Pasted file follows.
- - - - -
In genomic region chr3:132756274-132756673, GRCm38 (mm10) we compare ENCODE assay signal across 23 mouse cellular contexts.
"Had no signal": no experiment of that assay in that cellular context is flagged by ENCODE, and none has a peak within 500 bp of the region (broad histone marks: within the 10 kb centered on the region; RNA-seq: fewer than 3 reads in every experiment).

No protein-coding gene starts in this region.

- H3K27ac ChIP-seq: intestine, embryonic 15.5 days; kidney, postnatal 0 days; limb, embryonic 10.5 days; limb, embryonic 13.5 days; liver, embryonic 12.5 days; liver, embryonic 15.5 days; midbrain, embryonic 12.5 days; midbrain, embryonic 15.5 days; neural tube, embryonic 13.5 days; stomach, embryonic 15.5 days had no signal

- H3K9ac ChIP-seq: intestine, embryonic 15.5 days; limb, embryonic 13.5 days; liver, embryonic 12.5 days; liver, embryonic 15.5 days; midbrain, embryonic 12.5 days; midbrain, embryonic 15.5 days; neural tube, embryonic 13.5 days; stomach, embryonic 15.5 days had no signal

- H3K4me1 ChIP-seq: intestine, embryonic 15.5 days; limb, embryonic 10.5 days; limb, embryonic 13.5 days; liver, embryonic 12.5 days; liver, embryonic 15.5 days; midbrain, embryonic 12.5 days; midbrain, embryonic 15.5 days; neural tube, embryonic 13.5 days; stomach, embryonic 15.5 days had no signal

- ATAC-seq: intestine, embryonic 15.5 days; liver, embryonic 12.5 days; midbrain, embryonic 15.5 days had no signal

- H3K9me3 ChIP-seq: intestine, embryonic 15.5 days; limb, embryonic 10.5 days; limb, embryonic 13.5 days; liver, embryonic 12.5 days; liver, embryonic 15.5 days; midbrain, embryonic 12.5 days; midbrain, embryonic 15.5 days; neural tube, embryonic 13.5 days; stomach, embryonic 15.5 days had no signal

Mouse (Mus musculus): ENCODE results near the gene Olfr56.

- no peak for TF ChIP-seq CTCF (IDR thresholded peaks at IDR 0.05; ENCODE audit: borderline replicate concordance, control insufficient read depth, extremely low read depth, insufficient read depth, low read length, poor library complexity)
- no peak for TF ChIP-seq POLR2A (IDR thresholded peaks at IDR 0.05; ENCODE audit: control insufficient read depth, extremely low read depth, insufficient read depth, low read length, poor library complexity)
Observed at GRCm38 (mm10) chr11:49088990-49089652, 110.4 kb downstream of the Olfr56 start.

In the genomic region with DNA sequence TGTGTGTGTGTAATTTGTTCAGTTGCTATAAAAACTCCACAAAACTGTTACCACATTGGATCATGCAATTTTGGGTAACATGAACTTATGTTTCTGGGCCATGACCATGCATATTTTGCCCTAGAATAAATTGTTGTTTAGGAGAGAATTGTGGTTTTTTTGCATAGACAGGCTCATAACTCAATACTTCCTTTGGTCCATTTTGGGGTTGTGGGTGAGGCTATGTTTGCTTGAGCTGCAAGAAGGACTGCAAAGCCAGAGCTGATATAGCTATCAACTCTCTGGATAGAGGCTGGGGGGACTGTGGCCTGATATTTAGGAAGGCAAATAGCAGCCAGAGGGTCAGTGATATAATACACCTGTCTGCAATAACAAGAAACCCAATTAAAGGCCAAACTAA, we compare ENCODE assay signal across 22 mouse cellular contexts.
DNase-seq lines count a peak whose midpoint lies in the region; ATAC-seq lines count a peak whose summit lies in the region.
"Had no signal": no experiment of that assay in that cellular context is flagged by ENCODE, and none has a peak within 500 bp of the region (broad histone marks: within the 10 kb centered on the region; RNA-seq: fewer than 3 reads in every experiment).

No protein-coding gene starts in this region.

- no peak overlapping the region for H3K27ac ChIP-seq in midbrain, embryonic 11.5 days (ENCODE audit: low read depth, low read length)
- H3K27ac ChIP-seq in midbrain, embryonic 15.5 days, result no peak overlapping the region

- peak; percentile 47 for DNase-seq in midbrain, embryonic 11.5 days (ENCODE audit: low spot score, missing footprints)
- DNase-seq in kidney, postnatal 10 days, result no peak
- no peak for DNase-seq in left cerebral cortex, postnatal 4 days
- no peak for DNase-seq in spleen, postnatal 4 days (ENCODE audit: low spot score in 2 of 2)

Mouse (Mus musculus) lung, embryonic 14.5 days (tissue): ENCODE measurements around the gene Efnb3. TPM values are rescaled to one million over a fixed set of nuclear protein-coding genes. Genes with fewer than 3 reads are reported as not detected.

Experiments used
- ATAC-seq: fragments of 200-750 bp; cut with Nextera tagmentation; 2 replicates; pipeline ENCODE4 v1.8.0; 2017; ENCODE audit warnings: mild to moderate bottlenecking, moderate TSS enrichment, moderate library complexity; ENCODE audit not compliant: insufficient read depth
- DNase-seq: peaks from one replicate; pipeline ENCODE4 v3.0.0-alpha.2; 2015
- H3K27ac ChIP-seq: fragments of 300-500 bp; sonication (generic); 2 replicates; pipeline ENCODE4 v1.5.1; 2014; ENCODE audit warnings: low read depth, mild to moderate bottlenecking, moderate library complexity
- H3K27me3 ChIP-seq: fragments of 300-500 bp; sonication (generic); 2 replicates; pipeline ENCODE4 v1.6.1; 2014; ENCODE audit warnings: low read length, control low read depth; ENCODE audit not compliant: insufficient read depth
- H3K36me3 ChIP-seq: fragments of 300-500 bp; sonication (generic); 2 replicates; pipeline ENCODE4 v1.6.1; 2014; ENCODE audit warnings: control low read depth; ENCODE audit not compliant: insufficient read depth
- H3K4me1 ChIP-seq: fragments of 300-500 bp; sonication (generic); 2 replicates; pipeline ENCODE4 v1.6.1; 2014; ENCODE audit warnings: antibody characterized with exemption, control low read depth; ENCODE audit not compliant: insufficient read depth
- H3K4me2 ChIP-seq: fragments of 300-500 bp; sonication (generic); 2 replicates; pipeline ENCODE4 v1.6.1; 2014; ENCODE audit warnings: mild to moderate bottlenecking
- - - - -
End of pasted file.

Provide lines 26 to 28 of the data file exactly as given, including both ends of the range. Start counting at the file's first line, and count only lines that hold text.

- DNase-seq: peaks from one replicate; pipeline ENCODE4 v3.0.0-alpha.2; 2015
- H3K27ac ChIP-seq: fragments of 300-500 bp; sonication (generic); 2 replicates; pipeline ENCODE4 v1.5.1; 2014; ENCODE audit warnings: low read depth, mild to moderate bottlenecking, moderate library complexity
- H3K27me3 ChIP-seq: fragments of 300-500 bp; sonication (generic); 2 replicates; pipeline ENCODE4 v1.6.1; 2014; ENCODE audit warnings: low read length, control low read depth; ENCODE audit not compliant: insufficient read depth